Turkey was the only ex-enemy powers which were not restricted in the manufacture or use of armaments or in the number of her Troops. The Treaty of Laussane was humiliating to the great Powers of Europe. In everything except demilitarising the Straits, Mustafa Kemal was strong enough to defy them. He shifted his capital from Constantinople to Ankara which was difficult to reach.
Mustafa Kemal was a man of great courage and determination. He introduced sweeping reforms in his country. He completely overhauled the administrative machinery of the country. He introduced and enforced new legal codes. He improved the means of communication and transport. He improved agricultural and industrial methods. He emancipated women.
There was to be no purda for women. Women got not only the right of vote but also became members of the Assembly. The Sultanate was abolished and Turkey became a Republic with Mustafa Kemal as its President. Islani was not to be the State religion and all religions were to be equally tolerated. He Europeanised the dress of the people.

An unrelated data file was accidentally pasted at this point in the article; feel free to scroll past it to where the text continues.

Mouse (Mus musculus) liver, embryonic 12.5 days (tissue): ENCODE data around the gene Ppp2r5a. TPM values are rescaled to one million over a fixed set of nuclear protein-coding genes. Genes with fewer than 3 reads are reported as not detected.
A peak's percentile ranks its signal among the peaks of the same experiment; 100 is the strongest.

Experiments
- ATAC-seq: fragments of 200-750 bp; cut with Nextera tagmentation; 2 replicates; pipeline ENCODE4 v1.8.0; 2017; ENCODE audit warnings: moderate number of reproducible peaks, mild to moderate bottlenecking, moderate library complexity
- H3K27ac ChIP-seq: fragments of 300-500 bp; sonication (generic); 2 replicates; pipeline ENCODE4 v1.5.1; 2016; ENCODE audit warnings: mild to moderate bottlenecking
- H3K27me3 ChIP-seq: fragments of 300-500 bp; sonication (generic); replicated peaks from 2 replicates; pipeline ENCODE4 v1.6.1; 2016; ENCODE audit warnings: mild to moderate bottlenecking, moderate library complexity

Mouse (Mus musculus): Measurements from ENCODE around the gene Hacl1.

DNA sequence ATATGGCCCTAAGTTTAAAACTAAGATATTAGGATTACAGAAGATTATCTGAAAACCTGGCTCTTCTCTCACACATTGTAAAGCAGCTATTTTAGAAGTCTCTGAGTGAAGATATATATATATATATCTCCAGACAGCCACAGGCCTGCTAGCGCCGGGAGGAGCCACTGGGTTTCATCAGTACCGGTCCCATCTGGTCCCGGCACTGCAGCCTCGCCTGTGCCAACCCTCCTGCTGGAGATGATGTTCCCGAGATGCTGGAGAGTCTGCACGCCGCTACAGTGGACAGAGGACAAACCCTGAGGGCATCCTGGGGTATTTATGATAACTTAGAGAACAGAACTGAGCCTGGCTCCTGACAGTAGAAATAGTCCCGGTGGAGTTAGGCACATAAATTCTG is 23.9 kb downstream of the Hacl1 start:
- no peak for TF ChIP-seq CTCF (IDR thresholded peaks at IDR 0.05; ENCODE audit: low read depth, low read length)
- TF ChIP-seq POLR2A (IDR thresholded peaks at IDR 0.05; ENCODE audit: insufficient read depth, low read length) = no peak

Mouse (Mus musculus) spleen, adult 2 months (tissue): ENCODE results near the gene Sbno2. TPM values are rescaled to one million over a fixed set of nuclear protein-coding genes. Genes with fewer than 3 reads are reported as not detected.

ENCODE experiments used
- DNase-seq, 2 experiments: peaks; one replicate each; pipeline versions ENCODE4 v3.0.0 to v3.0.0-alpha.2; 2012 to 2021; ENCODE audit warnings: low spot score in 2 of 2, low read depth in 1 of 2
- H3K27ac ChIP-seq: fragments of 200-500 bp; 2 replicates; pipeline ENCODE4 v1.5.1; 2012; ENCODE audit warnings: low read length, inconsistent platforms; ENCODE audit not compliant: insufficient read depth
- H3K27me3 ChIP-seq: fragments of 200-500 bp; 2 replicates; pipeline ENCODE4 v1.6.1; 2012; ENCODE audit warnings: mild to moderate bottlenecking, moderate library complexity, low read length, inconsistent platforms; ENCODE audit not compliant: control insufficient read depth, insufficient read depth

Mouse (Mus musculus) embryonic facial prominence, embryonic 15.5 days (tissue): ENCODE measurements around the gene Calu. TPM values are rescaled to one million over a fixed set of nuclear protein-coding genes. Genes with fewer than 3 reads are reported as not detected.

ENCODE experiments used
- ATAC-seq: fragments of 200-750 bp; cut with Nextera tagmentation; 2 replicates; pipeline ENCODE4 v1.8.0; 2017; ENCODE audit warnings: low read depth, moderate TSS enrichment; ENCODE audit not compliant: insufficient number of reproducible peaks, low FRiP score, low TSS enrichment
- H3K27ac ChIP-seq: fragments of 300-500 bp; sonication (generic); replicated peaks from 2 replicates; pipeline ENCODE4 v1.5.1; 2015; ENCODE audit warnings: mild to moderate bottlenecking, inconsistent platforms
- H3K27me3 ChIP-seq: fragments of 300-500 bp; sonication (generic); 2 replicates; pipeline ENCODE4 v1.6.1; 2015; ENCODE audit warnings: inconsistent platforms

He introduced the Latin characters in place of old Turkish script. Polygamy was prohibited. A national system of education was introduced. The calendar which was in use in Western Europe was adopted. A law of 1934 compelled all Turks to adopt a surname and Mustafa Kemal himself took up the name of Ataturk or father of the Turks.
Ataturk was ruthless in the suppression of all opposition. This was particularly so in the early days of his regime. His methods were those of a dictator. In 1932, he is said to have observed. Let the people leave politics alone for the present. Let them interest themselves in agriculture and commerce. For ten or fifteen years more I must rule. After that perhaps I may be able to let them speak openly.
Although Ataturk was a dictator, he was not aggressive. He was very scrupulous in observing international obligations. In 1936 he wanted to refortify the Dardanelles and he applied to the League of Nations for permission and actually got the same.
He was on very good term with other states. Although there had been fighting between Turkey and Greece in 1921-2, the relations between the two countries became cordial. There was great friendliness between Turkey and Great Britain and the two countries entered into a treaty of alliance in 1939.
Ataturk died in November 1938 but before his death he had built up a Turkish state which gave to his citizens, both men and women, greater freedom and security than any of their forefather had enjoyed. He had transformed Turkey into an independent sovereign state free from foreign interference. Ataturk was succeeded by Ismet Inonu. He was also a dictator. Turkey remained neutral during the World War II.